Academic journal article Journal of Global South Studies

Cameroon: The Continuous Search for National Integration

Academic journal article Journal of Global South Studies

Cameroon: The Continuous Search for National Integration

Article excerpt

The federal constitution of 1961 stated that the Federal Republic of Cameroon shall be constituted from the territory of the Republic of Cameroon, hereafter to be styled East Cameroon, and the territory of the Southern Cameroons, formerly under British trusteeship, hereafter to be styled West Cameroon. Thus, the constitution established a federation that embraced two different political and cultural systems, English and French. Taking this view into consideration, it is not surprising that the operations of the federal systems in East and West Cameroon were different. The implementation of the federal constitution had far greater implications for the political process in West Cameroon than it did in East Cameroon. As an independent state, the Republic of Cameroon made only minor institutional adjustments to absorb West Cameroon, as the line between the institutions of the state of East Cameroon and those of the federation was quite blurred. In forging ahead with a new nation, the Republic of Cameroon is still struggling with the implementation of national integration policies that will cater to the diverse nature of the country. Today, Cameroonians of English extraction feel that the government's position that Cameroon is one and indivisible is contrary to the federal constitution of 1961, which guaranteed the rights of the two Cameroons to coexist as separate entities. Through systematic state machinery, the government has tried to neutralize any attempts by Southern Cameroons to assert themselves as equal partners with East Cameroon in the new state.

INTRODUCTION

Historically, Cameroon is a German creation. The territory was annexed in 1884. In the aftermath of World War I and the defeat of the Germans by the Allied forces, German Cameroon was partitioned between Britain and France. France received four fifths of the country and Britain two separate areas bordering Nigeria. (1) Each colonial power proceeded to establish a separate and distinct system of government, a condition hardly favorable for later reunification. This division created the foundation of a future Anglophone minority and a Francophone majority in the country. (2) British Cameroons went into a union of equal states with French Cameroon. After reunification of the two Cameroons, the task was to implement a policy of national integration to accommodate the differences existing between West Cameroon (formerly British Cameroons) and East Cameroon (formerly French Cameroon). The task to unite a people under a government and create an enabling environment in which their cultural, economic, and political aspirations could be met is undoubtedly an enormous one.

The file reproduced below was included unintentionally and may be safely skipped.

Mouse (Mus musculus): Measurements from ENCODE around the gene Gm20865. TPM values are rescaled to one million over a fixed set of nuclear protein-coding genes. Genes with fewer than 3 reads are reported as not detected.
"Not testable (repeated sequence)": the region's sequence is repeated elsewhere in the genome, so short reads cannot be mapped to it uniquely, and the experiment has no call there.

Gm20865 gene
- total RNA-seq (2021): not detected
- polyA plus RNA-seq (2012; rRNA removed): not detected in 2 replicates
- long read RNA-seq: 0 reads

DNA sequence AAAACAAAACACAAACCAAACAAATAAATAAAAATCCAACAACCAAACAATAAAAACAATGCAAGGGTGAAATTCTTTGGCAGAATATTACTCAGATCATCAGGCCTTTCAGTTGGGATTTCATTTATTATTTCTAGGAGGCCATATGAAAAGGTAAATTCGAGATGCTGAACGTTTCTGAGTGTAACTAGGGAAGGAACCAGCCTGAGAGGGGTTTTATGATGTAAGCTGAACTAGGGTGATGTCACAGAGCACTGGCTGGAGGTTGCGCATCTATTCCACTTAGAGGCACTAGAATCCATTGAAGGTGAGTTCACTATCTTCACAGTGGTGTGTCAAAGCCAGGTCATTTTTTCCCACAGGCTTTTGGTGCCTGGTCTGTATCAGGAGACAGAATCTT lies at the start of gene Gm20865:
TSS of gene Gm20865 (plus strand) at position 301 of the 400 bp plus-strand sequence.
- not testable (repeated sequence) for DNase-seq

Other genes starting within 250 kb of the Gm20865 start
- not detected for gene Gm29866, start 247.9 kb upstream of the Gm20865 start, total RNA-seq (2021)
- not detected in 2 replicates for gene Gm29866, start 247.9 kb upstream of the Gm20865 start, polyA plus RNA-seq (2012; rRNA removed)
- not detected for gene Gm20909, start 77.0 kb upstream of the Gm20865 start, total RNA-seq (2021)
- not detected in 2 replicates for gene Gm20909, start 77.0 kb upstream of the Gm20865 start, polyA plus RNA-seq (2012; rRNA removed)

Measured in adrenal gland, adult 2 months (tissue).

In an effort to better address the challenge of national integration in Cameroon, it is important that an operational definition of the term be provided, because the term "integration" is often loosely interpreted. National integration is frequently seen as a process leading to political cohesion and sentiments of loyalty toward central political institutions. According to Myron Weiner, the term integration is a process that unites culturally and socially discrete groups into a territorial unit. In this way, the established national identity is helpful to overcome the problems between central authority and subordinate political groups. In addition to that, it links the government with the governed. (3) Given the rather loose interpretation of integration, Myron Weiner concluded that national integration should therefore be examined along the lines of territorial integration, value integration, elite-mass integration, and integrative behavior. The word "integration," he further suggests, should be used only when one is referring to the generalized form of holding a system together. (4)

Karl Deutsch et al. in Ojo defines national integration as "the attainment, within a territory of a 'sense of community' and of institutions and practices strong enough and widespread enough to assure, for a long time dependable expectations of peaceful community. …

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